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Responding appropriately and positively to stress is healthy, satisfying, and could contribute to better outcomes. Certainly, the world is undergoing intense negative pressures which can be overwhelmingly damaging short-term or harnessed for good long-term.  

David Longfield-Smith, Organization Lead for Blue Zones Project Southwest Florida, shared the following tips—first with his local volunteer team and then with the central team, responsible for supporting all 51 Blue Zones Project communities across North America. 

Move Naturally – Get out in the yard, work in your garden, and get your hands dirty in a healthy way. Fresh air, sunshine, and connection with living things and Mother Earth will do you good. Rather than going to the gym, many yoga classes and workouts are available online as well as via Netflix and YouTube. Walk the dog, go for a run, enjoy the sunshine, and smell the spring flowers while practicing safe social distancing.   

Downshift – Stay informed, but don’t stay glued to the TV. Take care of yourself and relax. Read a good book. Meditate. Keep a journal. Breathe! 

Purpose – Now is a great time to take stock of your strengths, skills, and talents. If you’re taking some time off or are stuck at home, why not reimagine your future and start planning how you can live a better life doing the things that you are meant to do? 

80% Rule – Eat mindfully, enjoy your food, and stop eating when 80% full—the point when you pause to consider how you will handle the remaining food on your plate. One great way to eat only what you need is to not watch TV, news, or a movie while eating. Focus on your food and really savor it.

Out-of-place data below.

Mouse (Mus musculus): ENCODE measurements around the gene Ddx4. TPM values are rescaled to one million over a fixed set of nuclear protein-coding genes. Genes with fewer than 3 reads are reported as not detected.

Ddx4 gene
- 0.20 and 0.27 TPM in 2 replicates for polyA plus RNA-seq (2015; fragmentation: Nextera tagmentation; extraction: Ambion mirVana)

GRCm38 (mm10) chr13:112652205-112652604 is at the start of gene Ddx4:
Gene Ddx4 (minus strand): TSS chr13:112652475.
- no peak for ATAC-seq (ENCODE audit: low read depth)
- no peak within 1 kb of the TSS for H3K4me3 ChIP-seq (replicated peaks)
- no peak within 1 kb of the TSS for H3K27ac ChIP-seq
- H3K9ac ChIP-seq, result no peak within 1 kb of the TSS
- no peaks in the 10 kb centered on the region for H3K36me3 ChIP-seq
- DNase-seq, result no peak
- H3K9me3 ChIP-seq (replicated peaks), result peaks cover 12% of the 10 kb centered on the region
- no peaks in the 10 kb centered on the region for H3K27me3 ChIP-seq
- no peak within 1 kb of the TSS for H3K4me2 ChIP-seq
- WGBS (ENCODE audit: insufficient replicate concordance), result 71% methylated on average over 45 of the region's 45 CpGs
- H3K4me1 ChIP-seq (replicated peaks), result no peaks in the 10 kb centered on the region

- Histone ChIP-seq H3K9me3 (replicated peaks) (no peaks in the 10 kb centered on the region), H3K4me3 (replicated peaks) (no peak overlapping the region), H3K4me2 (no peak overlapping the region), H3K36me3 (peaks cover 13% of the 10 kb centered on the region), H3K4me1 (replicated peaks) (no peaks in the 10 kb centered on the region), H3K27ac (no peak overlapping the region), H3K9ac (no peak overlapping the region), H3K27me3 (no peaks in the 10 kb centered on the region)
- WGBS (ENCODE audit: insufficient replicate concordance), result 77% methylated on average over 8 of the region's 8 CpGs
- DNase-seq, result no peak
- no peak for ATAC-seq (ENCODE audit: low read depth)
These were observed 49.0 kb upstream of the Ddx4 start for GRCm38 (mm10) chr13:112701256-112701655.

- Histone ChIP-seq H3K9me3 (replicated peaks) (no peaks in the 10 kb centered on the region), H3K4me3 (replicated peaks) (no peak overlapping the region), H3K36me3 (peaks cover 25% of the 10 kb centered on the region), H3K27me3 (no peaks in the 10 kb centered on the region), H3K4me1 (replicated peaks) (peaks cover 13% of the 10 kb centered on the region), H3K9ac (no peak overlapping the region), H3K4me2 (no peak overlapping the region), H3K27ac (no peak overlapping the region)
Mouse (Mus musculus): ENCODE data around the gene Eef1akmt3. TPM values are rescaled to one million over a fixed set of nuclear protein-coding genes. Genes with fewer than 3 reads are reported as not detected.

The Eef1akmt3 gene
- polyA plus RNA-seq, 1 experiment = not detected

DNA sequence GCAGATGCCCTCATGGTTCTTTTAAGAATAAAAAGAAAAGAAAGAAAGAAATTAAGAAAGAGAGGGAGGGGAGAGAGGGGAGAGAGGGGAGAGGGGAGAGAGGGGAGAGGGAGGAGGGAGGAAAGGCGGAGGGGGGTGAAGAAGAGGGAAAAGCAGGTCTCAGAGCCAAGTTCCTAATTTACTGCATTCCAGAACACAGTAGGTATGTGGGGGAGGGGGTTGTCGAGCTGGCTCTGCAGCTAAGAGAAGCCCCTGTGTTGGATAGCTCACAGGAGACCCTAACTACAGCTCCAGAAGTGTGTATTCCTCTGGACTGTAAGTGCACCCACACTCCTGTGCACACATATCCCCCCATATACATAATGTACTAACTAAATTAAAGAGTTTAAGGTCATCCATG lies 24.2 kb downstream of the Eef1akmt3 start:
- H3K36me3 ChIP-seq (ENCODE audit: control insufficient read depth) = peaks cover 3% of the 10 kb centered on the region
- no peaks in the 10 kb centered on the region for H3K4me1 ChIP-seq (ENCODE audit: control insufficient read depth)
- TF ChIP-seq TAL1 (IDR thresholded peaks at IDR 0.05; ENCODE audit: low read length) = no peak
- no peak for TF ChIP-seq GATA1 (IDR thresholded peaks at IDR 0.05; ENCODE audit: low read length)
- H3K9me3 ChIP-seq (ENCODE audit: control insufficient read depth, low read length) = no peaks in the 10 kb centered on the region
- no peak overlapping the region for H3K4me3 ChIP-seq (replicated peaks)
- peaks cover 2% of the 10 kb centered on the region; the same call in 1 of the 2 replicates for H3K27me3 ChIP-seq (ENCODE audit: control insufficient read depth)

Plant Slant – Put more veggies and fruits on your plate than other foods. Your body needs nutrition, perhaps now more than ever. Grocery stores currently remain open, and produce sections are decently stocked. If some of your staples aren't available, consider trying a new recipe with a fruit or vegetable you've either never had or rarely use.

Wine @ Five – If you can’t get together with friends in person to celebrate your day, try calling or video chatting with them. Many smartphones allow multiple callers on the same call, so connect with a few of your friends and say cheers. 

Family First – Take care of yourself first; then look after your family. You will all feel better knowing that you’re doing the right thing by taking care of one another as best as you can. 

Belong – Perhaps you don’t want to attend a crowded worship service. Many faith-based organizations offer live-streaming or podcast services. Connect with congregants, share your concerns, and help one another. How can you help neighbors in need—possibly grocery shopping for the elderly who may be fearful of going to the store?

Right Tribe – Remain connected with friends who are optimistic and help you to stay healthy and positive. The last thing anyone needs right now is more bad news, so focus on what you can and will do to help one another. Share good news and encourage one another to be resilient.  

There you have David’s simple suggestions for practicing the Power 9® during these unusual and difficult times. Consciously practicing healthy habits is more important today than ever before. Please connect with us on social and tell us what you are doing to boost your well-being so we can share with others.

Stay safe, follow national and local guidelines related to COVID-19, and continue to be positive while remaining realistic as we progress though the current challenge.    

by: Dr. Allen Weiss, Chief Medical Officer - Blue Zones Project and David Longfield-Smith, Organization Lead - Blue Zones Project Southwest Florida